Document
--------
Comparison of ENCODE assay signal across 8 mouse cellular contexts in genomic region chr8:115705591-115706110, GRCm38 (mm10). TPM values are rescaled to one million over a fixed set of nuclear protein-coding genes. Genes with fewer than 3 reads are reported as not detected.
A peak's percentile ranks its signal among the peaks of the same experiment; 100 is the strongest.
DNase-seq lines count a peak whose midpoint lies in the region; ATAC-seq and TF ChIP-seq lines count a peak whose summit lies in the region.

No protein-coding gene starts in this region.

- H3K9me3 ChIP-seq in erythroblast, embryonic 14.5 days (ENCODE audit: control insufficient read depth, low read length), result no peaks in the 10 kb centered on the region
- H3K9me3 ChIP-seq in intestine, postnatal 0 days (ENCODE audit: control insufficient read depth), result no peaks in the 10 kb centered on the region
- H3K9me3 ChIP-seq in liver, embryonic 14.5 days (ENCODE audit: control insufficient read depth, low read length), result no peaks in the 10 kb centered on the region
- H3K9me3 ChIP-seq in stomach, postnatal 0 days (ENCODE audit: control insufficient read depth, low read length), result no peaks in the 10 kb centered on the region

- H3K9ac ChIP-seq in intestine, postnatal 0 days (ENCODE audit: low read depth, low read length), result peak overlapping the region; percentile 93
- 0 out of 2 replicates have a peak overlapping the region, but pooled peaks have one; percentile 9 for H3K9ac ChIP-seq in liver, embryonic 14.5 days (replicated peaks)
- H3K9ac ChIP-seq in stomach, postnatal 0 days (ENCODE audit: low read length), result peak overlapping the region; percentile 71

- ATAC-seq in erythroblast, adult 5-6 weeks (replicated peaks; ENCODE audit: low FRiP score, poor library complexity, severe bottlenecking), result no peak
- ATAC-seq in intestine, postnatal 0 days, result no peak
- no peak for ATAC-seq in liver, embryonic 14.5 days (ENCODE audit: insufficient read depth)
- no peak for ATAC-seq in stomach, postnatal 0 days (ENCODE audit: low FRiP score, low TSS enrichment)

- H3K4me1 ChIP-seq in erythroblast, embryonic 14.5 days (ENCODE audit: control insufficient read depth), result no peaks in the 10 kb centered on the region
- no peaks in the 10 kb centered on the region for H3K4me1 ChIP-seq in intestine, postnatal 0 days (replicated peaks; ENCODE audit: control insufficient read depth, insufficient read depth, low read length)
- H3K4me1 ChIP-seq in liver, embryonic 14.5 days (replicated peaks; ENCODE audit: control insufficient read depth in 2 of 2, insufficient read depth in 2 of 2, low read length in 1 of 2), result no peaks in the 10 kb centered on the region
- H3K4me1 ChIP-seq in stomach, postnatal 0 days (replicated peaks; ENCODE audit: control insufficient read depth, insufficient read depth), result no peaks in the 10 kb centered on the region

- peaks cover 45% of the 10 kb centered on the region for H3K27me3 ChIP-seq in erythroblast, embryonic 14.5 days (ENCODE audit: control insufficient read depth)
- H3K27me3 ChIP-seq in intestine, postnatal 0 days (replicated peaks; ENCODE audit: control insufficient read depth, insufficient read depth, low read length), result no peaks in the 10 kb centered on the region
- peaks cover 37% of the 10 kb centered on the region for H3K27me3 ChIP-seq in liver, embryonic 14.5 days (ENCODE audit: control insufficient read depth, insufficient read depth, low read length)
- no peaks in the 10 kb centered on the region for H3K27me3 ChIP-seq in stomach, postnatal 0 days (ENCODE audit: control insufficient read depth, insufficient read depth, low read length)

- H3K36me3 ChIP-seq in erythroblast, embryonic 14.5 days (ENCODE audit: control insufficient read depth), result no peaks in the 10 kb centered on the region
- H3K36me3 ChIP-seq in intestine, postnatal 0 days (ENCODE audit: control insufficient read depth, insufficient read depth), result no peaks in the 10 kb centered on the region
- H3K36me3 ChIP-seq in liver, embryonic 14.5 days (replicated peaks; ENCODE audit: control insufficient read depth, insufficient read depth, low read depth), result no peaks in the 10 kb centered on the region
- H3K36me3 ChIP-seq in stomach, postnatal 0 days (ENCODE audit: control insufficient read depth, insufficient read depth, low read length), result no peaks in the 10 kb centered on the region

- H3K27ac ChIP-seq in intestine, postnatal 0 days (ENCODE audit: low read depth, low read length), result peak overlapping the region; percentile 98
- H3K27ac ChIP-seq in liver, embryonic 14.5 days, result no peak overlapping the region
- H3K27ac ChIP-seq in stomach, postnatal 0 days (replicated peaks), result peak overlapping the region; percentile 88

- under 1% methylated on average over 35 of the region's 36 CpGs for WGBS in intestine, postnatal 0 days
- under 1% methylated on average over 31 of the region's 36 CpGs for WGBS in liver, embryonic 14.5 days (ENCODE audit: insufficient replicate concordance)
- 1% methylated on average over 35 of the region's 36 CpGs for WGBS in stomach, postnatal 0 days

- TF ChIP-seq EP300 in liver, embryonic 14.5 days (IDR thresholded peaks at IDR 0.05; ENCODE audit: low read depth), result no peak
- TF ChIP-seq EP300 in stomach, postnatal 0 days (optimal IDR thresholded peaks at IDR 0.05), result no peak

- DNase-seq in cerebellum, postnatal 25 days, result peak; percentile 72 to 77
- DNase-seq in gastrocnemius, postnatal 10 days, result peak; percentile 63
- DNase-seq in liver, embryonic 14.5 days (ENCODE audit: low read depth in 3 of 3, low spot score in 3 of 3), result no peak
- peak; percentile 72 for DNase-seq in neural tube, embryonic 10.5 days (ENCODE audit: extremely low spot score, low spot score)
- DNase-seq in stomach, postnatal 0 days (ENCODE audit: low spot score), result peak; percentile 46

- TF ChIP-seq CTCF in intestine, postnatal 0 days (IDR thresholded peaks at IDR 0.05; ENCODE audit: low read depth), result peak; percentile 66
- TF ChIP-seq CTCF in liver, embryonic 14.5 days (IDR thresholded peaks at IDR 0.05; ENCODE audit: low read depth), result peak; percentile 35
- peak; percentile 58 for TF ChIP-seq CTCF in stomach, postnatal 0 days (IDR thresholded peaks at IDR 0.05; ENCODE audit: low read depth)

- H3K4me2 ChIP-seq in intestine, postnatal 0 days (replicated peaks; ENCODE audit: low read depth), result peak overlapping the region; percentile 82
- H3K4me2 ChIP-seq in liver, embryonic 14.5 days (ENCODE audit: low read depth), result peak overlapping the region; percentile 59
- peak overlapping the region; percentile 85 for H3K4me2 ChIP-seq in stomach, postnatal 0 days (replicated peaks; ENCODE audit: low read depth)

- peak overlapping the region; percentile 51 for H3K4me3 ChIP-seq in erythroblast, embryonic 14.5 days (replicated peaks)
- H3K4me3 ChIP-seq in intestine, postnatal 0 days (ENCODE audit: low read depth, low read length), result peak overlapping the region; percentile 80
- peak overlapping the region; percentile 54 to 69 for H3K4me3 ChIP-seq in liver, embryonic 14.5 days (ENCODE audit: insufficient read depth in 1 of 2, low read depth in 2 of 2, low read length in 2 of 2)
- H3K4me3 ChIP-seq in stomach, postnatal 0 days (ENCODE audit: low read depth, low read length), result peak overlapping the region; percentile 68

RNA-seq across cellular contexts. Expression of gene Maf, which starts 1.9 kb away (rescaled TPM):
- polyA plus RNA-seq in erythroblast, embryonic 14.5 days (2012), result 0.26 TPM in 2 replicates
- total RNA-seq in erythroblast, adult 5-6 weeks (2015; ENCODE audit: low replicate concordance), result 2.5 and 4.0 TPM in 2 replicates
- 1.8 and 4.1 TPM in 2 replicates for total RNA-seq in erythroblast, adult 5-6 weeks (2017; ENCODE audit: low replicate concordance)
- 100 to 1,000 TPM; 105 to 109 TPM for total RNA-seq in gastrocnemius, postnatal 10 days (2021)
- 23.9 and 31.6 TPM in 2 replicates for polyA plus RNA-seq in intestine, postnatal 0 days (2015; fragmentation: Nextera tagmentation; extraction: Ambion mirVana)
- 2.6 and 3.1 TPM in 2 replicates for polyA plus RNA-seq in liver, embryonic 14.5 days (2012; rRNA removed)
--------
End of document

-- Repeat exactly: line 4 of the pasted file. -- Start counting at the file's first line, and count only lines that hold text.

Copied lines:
No protein-coding gene starts in this region.